Definitions

from The American Heritage® Dictionary of the English Language, 4th Edition

  • n. Polite behavior.
  • n. A polite gesture or remark.
  • n. Consent or agreement in spite of fact; indulgence: They call this pond a lake by courtesy only.
  • n. Willingness or generosity in providing something needed: free advertising through the courtesy of the local newspaper.
  • adj. Given or done as a polite gesture: paid a courtesy visit to the new neighbors.
  • adj. Free of charge: courtesy tickets for the reporters.

from Wiktionary, Creative Commons Attribution/Share-Alike License

  • n. Polite behavior.
  • n. A polite gesture or remark.
  • n. Consent or agreement in spite of fact; indulgence.
  • n. Willingness or generosity in providing something needed.
  • adj. Given or done as a polite gesture.
  • adj. Free of charge.

from the GNU version of the Collaborative International Dictionary of English

  • n. Politeness; civility; urbanity; courtliness.
  • n. An act of civility or respect; an act of kindness or favor performed with politeness.
  • n. Favor or indulgence, as distinguished from right.
  • n. An act of civility, respect, or reverence, made by women, consisting of a slight depression or dropping of the body, with bending of the knees.
  • intransitive v. To make a respectful salutation or movement of respect; esp. (with reference to women), to bow the body slightly, with bending of the knes.
  • transitive v. To treat with civility.

from The Century Dictionary and Cyclopedia

  • n. Courtliness or elegance of manners; politeness; civility; complaisance; especially, politeness springing from kindly feeling.
  • n. An act of civility or respect; an act of kindness, or a favor done with politeness; a gracious attention.
  • n. A gesture of reverence, respect, or civility: formerly used for both sexes; now, in a restricted sense, a kind of obeisance made by a woman, consisting in a sinking or inclination of the body with bending of the knees: in this sense now usually pronounced and often written curtsy (kėrt′ si), Scotch also curchie.
  • n. Favor; indulgence; allowance; common consent; conventional as distinguished from legal right: as, a title by courtesy; the courtesy of England. See phrases below.
  • n. The custom of confirming the nomination to an office by the President of a member or former member of the Senate without the usual reference to a committee.
  • To make a gesture of reverence, respect, or civility; make a courtesy: now said only of women.
  • To treat with courtesy or civility.
  • n. Naval, the interchange of official visits and salutes when a war-ship enters a foreign port.

from WordNet 3.0 Copyright 2006 by Princeton University. All rights reserved.

  • n. a courteous or respectful or considerate remark
  • n. a courteous manner
  • n. a courteous or respectful or considerate act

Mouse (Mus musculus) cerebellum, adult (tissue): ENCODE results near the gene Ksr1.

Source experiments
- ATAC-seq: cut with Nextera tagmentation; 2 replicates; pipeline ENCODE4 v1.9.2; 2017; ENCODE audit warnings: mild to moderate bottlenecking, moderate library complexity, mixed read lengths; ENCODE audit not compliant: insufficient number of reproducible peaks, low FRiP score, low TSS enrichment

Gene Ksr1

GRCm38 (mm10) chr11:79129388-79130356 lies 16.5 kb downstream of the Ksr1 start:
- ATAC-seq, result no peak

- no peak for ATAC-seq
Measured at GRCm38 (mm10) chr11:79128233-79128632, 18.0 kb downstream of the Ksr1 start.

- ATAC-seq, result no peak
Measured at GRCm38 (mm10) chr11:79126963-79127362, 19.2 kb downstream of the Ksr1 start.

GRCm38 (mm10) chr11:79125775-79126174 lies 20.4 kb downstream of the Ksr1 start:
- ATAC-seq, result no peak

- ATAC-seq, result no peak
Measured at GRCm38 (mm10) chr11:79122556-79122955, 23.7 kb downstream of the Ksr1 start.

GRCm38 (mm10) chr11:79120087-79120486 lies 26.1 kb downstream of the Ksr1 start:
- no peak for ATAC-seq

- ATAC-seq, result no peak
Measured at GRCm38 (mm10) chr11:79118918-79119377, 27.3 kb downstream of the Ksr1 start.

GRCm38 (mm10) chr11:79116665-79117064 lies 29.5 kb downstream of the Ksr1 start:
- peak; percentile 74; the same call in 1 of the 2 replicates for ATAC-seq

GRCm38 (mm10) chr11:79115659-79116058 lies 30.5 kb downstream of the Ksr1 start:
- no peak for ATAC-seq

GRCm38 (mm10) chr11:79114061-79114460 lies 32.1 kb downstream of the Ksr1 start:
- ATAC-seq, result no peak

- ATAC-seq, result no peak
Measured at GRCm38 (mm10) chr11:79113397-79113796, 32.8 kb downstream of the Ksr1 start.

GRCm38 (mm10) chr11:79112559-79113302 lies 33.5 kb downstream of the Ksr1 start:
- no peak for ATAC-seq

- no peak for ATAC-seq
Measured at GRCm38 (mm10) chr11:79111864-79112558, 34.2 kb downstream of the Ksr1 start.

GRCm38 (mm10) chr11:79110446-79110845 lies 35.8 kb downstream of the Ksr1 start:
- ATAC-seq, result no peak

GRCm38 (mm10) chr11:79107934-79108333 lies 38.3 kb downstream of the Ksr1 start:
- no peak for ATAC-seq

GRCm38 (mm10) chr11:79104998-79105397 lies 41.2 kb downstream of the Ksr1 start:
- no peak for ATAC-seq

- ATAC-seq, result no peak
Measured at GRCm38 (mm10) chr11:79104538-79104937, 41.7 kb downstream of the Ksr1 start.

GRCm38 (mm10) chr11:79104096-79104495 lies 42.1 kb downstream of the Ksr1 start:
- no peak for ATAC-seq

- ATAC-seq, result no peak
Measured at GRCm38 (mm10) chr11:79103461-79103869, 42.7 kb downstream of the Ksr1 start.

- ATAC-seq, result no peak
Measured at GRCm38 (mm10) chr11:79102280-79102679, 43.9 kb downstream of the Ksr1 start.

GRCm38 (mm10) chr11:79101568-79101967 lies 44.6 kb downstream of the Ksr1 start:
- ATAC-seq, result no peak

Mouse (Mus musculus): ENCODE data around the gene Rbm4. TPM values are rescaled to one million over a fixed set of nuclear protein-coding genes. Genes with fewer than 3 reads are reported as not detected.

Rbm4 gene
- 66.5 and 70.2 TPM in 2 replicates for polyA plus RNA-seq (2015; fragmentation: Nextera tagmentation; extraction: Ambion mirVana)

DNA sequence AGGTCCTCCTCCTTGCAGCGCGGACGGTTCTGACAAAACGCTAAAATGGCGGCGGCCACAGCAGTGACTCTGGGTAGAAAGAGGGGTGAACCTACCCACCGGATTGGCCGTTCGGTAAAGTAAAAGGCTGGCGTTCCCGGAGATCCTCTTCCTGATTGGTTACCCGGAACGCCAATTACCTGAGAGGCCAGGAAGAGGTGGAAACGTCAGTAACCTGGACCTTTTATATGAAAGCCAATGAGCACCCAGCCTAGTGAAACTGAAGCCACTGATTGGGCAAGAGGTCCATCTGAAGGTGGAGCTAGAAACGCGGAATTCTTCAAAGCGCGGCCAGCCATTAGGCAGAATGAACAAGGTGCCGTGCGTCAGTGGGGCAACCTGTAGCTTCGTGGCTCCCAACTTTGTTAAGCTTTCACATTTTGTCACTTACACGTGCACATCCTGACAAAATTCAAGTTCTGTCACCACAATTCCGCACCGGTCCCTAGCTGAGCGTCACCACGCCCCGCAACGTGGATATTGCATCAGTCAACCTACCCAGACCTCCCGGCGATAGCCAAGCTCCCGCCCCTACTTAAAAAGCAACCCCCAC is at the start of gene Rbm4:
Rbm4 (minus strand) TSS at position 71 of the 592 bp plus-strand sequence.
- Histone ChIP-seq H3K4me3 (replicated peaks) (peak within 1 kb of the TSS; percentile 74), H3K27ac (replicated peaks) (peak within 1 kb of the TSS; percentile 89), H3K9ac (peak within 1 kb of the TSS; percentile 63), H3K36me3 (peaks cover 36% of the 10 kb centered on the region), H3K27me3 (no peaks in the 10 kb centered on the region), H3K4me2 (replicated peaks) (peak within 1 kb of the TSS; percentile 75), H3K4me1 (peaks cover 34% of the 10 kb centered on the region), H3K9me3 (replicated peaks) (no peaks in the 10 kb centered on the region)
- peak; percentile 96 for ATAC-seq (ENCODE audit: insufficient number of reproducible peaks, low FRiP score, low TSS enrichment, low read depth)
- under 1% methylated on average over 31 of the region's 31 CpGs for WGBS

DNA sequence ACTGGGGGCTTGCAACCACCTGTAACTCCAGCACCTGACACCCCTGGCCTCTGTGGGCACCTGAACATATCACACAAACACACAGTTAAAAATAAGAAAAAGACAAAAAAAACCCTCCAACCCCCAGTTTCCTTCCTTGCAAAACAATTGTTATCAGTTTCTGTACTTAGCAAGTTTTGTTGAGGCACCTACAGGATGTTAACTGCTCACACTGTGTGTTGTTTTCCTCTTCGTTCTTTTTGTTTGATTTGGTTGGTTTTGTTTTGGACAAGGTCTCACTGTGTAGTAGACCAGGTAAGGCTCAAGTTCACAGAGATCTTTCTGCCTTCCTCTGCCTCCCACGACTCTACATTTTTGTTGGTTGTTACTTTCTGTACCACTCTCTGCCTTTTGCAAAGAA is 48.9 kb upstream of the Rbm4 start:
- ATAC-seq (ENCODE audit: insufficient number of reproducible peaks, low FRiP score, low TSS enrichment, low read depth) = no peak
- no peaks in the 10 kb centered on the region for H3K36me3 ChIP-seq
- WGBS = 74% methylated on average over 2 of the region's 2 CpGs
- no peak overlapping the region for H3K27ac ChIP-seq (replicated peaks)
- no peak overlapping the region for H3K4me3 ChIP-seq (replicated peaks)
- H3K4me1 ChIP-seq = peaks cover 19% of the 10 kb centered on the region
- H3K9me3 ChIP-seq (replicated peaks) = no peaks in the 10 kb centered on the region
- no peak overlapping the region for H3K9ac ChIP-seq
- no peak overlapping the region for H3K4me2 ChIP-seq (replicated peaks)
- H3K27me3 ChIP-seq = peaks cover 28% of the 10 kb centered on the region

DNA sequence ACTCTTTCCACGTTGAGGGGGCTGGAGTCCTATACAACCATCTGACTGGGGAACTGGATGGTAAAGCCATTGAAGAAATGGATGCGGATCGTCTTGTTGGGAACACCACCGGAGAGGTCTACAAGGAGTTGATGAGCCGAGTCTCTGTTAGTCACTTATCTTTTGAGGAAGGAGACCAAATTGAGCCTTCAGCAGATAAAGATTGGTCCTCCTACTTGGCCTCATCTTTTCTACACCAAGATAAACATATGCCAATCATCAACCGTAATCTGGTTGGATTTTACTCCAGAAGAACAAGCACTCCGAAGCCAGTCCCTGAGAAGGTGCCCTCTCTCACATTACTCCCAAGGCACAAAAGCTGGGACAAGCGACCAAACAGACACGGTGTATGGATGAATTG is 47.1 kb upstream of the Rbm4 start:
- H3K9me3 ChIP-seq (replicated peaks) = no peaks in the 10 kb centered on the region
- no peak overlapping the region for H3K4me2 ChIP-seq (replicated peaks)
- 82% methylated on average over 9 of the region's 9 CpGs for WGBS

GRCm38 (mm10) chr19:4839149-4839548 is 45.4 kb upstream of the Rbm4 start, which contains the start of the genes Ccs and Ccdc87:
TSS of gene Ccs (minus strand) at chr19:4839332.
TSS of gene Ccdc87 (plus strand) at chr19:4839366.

Etymologies

Middle English courtesie, from Old French, from corteis, courtly; see courteous.
(American Heritage® Dictionary of the English Language, Fourth Edition)
From Middle English curtesie, from Anglo-Norman curtesie, from Anglo-Norman curteis ("courteous"), from Old French cortois ("courteous"), from Latin cortensis ("related to the court"). [2] (Wiktionary)

Examples

  • Shall do a courtesy to our wrath] _To do a courtesy_ is to gratify, to comply with.

    Notes to Shakespeare, Volume III: The Tragedies

  • Latin courtesy is a highly refined art, of which exaggeration is a part.

    Communicating In Latin America

  • It appears this "sub-horizonal" outrage will be allowed to stand without explanation, so, to help JMA's readership understand "sub-horizonal" here's some occurrences of the term courtesy of Google; chevron folds which have been overturned towards the south by subsequent sub-horizonal simple shear intensely folded with the sheet dip typically sub-horizonal or inclined gently

    NEWS.com.au | Top Stories

  • I learned the term courtesy of Fred Rogers not long after I'd learned to speak, and the concept of finding deep, lasting truth in imagination has since become a guiding principle in my life.

    GOOD

  • So Bound for Glory climaxed with Sting winning the title courtesy of an assist from Kevin Nash.

    PWTorch.com

  • He explained that the word curtsey comes from the word "courtesy."

    Margie Goldsmith: Setting A Courteous Guinness World Record In London

  • If I wouldn't recognise your name -- which might simply be an online handle -- it doesn't matter; point is, at least then you'd be distinguishable from the sort of trolling cretins whose "hit-and-run" posts are precisely the reason this courtesy is a convention in the blogosphere.

    THE HALLS OF PENTHEUS -- PART FOUR

  • (0600 GMT) at the presidential guesthouse in Pretoria for what it called a courtesy call.

    ANC Daily News Briefing

  • But they took what they called a courtesy report, and because of the seriousness of the alleged incident, they wrote it down and apparently it is now in the hands of the FBI.

    CNN Transcript Oct 19, 2007

  • The Seattle Police Department, though, said that they did take what they called a courtesy report from an alleged victim, a woman back in mid-summer, late June or July, the date they weren ` t sure of without the actual document.

    CNN Transcript Oct 19, 2007

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